One of the policy proposals laid out in the State of the Union address is a universal Pre-Kindergarten program. While Pre-K seems like a good idea, many are skeptical as to how effective the program will be in practice.
Suzy Khimm of Wonkblog says that without a quality program (like that of Oklahoma), the effects on young children will be minimal at best.
[Studies show that] the pre-K programs in Tulsa significantly improved young children’s ability to identify letters, spell and solve problems—leaping an average of five months ahead in pre-math and nine months ahead in pre-reading skills…
Skimping on quality to save money could undermine the entire effort, [researchers warn]. While Florida also has universal pre-K—with an even higher enrollment rate than in Oklahoma—politicians there decided “to do it on the cheap,” he said.
Megan McArdle of the Daily Beast expands upon this issue of quality and also proposes that universal Pre-K should be aimed only at those who are considered 'at-risk.'
There's no evidence that I'm aware of that pre-school helps middle class kids; it helps poor kids because it makes up for the stuff that middle class parents do (reading readiness, for example), and poor parents can't or don't. So if we're going to pass a big expensive new program aimed at helping poor kids with serious deficiencies in their home environment, I want to target it on those kids, to make sure that they get as much benefit as possible.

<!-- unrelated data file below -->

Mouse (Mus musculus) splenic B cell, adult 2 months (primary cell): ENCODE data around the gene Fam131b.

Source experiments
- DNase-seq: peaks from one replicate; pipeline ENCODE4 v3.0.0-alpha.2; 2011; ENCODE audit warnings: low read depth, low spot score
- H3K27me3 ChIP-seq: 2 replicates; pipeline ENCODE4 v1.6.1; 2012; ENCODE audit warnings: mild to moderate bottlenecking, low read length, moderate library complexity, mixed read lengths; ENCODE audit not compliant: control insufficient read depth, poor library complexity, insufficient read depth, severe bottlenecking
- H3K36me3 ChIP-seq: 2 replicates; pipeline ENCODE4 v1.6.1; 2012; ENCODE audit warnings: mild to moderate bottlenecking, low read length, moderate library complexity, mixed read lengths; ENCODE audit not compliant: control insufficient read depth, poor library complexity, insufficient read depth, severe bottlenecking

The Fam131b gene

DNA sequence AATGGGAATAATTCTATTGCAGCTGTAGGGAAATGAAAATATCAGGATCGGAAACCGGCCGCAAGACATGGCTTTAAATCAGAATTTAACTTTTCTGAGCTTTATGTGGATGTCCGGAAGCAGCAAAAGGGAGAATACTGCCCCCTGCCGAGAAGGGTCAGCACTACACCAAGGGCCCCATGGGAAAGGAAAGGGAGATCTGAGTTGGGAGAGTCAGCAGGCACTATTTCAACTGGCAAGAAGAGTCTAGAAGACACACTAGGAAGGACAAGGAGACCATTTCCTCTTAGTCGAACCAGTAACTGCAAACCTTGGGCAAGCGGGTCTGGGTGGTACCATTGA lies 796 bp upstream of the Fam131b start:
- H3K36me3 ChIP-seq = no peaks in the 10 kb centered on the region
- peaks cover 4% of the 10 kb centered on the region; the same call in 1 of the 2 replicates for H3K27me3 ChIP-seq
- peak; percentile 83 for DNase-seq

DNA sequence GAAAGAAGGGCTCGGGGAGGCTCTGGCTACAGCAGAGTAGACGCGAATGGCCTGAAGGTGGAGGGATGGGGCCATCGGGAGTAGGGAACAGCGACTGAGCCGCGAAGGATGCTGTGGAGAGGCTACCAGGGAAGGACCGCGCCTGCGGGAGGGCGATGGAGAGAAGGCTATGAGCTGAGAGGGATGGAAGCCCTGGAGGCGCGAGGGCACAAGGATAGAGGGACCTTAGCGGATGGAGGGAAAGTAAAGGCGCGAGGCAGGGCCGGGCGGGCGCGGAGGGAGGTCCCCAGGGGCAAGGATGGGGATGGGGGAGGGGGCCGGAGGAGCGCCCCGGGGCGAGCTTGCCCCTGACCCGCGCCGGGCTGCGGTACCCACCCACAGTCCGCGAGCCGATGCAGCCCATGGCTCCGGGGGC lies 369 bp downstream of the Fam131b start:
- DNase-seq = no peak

Taking a completely different approach to question the effectiveness of Pre-K, Rachel Ryan of the Huffington Post describes the effect of children who are prematurely separated from their mothers.
A study released by the National Institute of Child Health and Human Development found that the "more time children spent in child care from birth to age four-and-a-half... the less likely [they were] to get along with others, as more assertive, as disobedient, and as aggressive."